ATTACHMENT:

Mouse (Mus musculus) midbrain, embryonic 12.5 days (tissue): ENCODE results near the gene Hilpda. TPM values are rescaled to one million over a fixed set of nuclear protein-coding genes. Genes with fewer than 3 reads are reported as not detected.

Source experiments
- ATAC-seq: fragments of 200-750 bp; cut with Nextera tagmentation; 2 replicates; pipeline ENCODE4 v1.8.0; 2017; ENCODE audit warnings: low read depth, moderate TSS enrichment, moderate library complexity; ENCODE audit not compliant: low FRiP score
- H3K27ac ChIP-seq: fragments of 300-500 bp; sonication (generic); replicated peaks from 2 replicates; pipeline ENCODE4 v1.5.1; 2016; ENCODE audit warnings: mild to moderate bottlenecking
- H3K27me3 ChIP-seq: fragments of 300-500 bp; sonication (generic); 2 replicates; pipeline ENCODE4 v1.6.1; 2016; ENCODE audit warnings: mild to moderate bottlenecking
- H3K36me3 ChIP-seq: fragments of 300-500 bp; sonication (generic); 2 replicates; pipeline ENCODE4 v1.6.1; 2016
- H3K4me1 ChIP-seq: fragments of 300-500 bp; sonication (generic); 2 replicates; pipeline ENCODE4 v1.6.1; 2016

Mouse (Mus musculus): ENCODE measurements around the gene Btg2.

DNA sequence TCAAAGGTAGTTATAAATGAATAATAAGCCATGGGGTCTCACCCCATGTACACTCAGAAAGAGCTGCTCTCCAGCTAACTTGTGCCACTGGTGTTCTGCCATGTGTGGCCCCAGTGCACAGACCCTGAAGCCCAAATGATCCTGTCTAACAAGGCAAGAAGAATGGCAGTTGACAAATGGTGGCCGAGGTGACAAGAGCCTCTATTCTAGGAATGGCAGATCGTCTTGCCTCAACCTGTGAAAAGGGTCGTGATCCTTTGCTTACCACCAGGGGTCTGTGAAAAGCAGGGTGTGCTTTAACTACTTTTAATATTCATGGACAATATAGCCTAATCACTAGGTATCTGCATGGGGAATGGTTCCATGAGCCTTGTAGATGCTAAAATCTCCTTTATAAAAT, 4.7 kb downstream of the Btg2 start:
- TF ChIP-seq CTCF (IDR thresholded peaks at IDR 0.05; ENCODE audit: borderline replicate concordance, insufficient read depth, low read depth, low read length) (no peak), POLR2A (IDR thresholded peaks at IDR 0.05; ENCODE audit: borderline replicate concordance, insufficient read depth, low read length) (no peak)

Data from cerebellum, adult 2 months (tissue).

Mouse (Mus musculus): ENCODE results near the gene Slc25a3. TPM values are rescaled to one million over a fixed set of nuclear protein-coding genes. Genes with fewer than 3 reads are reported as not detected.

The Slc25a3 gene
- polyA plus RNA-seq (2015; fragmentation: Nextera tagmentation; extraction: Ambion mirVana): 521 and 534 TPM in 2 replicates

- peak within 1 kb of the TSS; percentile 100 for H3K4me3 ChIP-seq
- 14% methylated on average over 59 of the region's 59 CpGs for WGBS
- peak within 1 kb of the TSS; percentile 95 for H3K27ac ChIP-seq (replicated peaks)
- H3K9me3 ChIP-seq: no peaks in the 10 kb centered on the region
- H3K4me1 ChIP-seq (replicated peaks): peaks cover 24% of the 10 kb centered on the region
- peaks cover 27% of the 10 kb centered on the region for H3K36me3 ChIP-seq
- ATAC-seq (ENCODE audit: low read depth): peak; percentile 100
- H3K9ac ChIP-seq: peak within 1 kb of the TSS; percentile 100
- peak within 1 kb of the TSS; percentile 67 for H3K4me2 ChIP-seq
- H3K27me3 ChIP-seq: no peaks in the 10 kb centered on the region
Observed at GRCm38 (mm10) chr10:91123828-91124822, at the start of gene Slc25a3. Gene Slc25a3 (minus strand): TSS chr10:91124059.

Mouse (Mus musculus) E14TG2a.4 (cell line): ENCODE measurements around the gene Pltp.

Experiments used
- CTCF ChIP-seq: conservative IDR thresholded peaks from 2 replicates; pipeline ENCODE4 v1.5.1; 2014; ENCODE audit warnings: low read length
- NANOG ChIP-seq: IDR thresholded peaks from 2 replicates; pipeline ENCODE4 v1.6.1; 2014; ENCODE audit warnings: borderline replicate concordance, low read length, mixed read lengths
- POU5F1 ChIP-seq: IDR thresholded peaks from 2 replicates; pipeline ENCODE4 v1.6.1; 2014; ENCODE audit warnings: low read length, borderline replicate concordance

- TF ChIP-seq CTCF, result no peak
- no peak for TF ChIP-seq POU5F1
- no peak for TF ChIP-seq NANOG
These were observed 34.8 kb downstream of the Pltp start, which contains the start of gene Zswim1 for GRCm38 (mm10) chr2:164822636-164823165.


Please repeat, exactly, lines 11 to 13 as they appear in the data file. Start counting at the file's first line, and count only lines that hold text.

Data from cerebellum, adult 2 months (tissue).

Mouse (Mus musculus): ENCODE results near the gene Slc25a3. TPM values are rescaled to one million over a fixed set of nuclear protein-coding genes. Genes with fewer than 3 reads are reported as not detected.

The Slc25a3 gene